South America’s 100% renewables transition ‘possible by 2030’

The transition to a fully renewable electricity system by 2030 is possible for South America. That’s according to a study by Lappeenranta University of Technology and VTT Technical Research Centre […]

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By Jacqueline Echevarria

The transition to a fully renewable electricity system by 2030 is possible for South America.

That’s according to a study by Lappeenranta University of Technology and VTT Technical Research Centre of Finland, which suggests energy storage could help achieve that goal.

It said the cost of green electricity in a 100% renewable system would be between €47/MWh (£39.9/MWh) to €62/MWh (£52.7/MWh) in comparison to other options such as new nuclear and carbon capture and storage which are between 75% to 150% higher.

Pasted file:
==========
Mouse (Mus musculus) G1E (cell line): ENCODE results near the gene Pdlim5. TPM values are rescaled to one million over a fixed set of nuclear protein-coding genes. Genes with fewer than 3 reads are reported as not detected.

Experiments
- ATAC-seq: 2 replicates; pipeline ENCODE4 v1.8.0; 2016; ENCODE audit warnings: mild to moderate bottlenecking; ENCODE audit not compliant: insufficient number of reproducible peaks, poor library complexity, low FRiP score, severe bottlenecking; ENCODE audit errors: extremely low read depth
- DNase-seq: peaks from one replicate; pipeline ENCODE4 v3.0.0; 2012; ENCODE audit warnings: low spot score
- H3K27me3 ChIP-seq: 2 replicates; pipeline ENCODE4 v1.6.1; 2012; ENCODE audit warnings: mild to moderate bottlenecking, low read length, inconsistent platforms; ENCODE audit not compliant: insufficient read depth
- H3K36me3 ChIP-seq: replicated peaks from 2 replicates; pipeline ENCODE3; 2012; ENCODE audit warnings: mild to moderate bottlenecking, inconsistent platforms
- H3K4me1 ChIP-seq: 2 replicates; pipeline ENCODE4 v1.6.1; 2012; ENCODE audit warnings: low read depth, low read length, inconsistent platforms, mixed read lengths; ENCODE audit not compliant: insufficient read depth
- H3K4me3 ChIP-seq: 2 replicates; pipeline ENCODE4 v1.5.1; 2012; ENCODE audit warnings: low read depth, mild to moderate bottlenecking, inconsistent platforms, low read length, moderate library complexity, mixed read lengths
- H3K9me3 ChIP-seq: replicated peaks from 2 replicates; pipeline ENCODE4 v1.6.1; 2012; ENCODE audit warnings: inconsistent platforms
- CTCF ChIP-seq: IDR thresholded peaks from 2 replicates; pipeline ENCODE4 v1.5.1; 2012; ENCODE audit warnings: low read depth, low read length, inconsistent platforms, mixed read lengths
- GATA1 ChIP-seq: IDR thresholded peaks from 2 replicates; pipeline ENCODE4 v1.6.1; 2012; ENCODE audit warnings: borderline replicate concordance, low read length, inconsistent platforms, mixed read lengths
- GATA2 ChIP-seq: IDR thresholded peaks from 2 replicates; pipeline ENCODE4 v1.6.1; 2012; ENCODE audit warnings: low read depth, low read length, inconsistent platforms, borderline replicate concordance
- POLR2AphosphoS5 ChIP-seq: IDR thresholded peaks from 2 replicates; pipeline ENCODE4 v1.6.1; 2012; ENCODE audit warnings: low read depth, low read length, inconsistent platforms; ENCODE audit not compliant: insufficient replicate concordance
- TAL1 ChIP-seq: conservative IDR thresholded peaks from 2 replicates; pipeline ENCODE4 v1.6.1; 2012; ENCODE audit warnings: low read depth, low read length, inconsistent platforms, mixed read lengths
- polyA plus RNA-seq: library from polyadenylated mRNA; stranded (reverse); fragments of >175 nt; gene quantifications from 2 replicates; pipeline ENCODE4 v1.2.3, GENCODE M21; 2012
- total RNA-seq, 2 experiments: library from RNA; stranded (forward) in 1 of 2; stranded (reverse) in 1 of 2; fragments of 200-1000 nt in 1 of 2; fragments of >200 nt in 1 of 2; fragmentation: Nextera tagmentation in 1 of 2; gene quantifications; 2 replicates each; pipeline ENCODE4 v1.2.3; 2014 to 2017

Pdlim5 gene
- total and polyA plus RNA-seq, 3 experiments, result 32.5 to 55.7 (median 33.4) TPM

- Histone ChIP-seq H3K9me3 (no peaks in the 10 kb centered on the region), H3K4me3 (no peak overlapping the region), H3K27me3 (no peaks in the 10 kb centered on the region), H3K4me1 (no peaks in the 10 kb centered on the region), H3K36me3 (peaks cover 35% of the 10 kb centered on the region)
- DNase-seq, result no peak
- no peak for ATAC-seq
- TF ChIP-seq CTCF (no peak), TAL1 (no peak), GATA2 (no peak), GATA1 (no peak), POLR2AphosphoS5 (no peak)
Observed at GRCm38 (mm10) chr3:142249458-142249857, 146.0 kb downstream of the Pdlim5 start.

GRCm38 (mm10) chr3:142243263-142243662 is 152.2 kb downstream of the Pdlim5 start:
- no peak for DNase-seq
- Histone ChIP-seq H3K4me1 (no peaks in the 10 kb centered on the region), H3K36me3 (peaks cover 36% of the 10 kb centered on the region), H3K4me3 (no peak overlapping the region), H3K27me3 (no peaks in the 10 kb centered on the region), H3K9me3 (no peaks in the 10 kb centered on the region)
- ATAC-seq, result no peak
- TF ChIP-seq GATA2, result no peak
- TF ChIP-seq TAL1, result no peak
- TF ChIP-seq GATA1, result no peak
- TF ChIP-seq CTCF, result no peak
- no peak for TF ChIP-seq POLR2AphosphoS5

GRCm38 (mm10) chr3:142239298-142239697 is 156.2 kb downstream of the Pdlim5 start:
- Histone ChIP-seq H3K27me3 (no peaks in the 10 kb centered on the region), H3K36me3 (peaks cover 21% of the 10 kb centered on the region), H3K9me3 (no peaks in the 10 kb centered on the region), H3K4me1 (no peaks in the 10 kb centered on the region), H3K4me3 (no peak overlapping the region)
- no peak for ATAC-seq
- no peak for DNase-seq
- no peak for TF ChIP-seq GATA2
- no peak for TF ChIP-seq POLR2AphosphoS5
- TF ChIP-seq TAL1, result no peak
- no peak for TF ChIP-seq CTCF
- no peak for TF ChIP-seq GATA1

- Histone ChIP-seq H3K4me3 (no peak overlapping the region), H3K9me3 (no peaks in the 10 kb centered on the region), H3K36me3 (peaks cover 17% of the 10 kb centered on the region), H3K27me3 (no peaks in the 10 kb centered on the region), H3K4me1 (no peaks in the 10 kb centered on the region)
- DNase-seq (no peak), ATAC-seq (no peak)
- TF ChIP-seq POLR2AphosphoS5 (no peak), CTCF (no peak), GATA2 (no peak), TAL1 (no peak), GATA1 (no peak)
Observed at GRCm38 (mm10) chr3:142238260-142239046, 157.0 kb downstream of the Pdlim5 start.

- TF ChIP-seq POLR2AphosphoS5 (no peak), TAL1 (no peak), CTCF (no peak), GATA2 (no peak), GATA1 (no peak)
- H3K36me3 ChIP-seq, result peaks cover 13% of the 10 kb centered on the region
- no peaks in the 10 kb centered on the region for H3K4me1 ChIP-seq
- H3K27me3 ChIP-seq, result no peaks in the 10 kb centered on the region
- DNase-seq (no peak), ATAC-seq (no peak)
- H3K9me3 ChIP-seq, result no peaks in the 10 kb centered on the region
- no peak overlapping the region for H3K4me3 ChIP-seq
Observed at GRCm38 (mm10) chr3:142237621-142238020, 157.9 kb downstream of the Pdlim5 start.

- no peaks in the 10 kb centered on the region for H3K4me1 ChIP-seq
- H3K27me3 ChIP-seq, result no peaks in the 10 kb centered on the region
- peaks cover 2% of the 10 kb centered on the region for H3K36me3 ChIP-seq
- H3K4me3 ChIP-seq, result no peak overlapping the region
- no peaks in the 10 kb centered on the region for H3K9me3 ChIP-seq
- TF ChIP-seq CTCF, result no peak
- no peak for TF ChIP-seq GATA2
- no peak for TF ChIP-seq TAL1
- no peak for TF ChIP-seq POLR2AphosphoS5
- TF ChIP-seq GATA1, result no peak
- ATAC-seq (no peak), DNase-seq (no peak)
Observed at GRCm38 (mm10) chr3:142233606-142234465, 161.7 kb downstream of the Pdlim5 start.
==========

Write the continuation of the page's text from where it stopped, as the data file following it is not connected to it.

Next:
The calculations are based on total installed capacity of renewable electricity – 415GW of solar, 144GW of hydro, 39GW of hydro run-of-river, 17GW of biogas, 4GW of biomass and 69GW of wind power.

The report adds hydro dams can be used as a virtual battery for solar and wind electricity storage, balancing generation and demand in times of lacking solar or wind electricity during the course of the year.

It suggests if current gas demand in the region is replaced by power-to-gas technology, the need for energy storage will plummet. That could be possible with a system in which technologies increase the flexibility without the need for large energy storage technologies.

It could save up to €13 billion (£11.05bn) on electricity costs, the report adds.

Professor Christian Breyer from the university said: “South America has a unique renewable energy resource base since one of the best wind sites globally is in Patagonia, the best solar energy sites are in the Atacama Desert, hydro power is already used in large amounts and the sustainable biomass potential is significant. For these reasons, South America is one of the most favourable regions globally to shift to a 100% RE [Renewable Energy] system.”